You often don’t appreciate what you have until it’s gone. Or you don’t fully realize the value of something that you’ve taken for granted.
It took a series of teacher strikes in 2018 for the public to recognize and acknowledge the severe and chronic lack of classroom resources for students and teachers. During this painful coronavirus pandemic, the public is seeing in real time the amazing and heroic work that nurses and other healthcare workers are performing during these unbelievably stressful times.
The fact is that teachers and nurses have always been heroes in their fields — doing whatever it takes to make sure that their students and their patients thrive and survive. Yet let’s be honest; they don’t get the appreciation they deserve during “normal” times. As one example, both sets of professionals have voiced a similar problem — overcrowded classrooms and unsafe nurse-to-patient staffing levels. Both problems adversely affect students and patients, respectively, but too often management tunes out reports from the front lines and little to nothing is done to improve the conditions. Educators and healthcare professionals know their situations better than anyone and need to be heard and respected year-round.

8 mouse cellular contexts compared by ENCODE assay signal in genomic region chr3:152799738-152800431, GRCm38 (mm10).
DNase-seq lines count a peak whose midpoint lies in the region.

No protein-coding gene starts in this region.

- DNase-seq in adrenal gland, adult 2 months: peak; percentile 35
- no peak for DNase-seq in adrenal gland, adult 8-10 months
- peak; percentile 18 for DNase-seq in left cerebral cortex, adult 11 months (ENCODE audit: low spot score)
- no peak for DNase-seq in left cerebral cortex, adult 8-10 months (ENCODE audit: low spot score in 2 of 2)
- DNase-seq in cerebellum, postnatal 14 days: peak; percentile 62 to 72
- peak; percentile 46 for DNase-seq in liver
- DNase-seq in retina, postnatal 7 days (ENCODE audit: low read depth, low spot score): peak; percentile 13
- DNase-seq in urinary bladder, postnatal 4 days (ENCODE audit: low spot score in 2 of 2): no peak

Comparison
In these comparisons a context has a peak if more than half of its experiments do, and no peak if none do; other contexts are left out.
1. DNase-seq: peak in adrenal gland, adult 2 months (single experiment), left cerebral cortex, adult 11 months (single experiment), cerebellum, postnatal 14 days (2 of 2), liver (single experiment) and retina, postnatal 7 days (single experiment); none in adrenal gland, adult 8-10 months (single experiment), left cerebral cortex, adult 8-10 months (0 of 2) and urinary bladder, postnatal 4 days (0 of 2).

National Teacher Appreciation Week, is officially May 4-8, though it shouldn’t take a “Hallmark” holiday to appreciate the work that educators do every week of the year.
Today, people are seeing teachers’ ingenuity and flexibility to make sure kids are educated while school buildings are closed. Online distance learning has substituted for in-class instruction. But in Washington, D.C., shockingly, the District of Columbia Public Schools didn’t take into consideration the fact that economic circumstances prevent up to half of DCPS families from affording a laptop or access to the internet. Incredibly, DCPS has more than 16,000 laptops in storage for testing purposes but didn’t fully distribute them for continuing learning during the pandemic. Even once they began distribution, it was only after unrelenting pressure from teachers and the community.
To fill the void, the Washington Teachers’ Union initiated a partnership with Fox 5 Plus, WDCA-TV, to present daily lessons on TV for all grade groups. Of course, they’re not as comprehensive as online instruction, but they follow DCPS curriculum and are lively and engaging. The purpose is to make sure that learning doesn’t stop for any child, no matter their economic circumstances.
More than a dozen DCPS teachers — and even DCPS librarians during National Library Week — are recording these lessons for TV and doing it on their own time (as DCPS requires) out of a feeling of personal obligation to make sure that all kids get educated.
The online and TV lessons provide a window for the public into the caliber of teachers our children are lucky to have. They know their subject matter well and present their lessons with enthusiasm and smart examples and applications to capture the essence of the subject and students’ imagination.
The next time you have a chance, thank a teacher for what they do. It especially would be appreciated if the acknowledgment didn’t just come during this special week, but another time or two throughout the year. They deserve it.
Elizabeth Davis is president of the Washington Teachers’ Union.